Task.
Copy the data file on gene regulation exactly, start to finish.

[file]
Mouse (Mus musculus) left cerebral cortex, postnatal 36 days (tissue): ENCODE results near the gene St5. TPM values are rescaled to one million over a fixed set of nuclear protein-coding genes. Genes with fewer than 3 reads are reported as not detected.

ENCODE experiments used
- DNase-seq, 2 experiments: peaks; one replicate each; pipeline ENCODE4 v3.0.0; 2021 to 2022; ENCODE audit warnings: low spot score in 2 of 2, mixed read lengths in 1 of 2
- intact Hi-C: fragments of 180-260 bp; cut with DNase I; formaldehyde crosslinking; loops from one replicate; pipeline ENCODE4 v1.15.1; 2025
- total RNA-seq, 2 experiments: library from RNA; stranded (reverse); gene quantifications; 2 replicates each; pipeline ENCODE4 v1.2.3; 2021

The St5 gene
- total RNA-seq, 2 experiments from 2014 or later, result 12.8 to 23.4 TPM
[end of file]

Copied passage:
Mouse (Mus musculus) left cerebral cortex, postnatal 36 days (tissue): ENCODE results near the gene St5. TPM values are rescaled to one million over a fixed set of nuclear protein-coding genes. Genes with fewer than 3 reads are reported as not detected.

ENCODE experiments used
- DNase-seq, 2 experiments: peaks; one replicate each; pipeline ENCODE4 v3.0.0; 2021 to 2022; ENCODE audit warnings: low spot score in 2 of 2, mixed read lengths in 1 of 2
- intact Hi-C: fragments of 180-260 bp; cut with DNase I; formaldehyde crosslinking; loops from one replicate; pipeline ENCODE4 v1.15.1; 2025
- total RNA-seq, 2 experiments: library from RNA; stranded (reverse); gene quantifications; 2 replicates each; pipeline ENCODE4 v1.2.3; 2021

The St5 gene
- total RNA-seq, 2 experiments from 2014 or later, result 12.8 to 23.4 TPM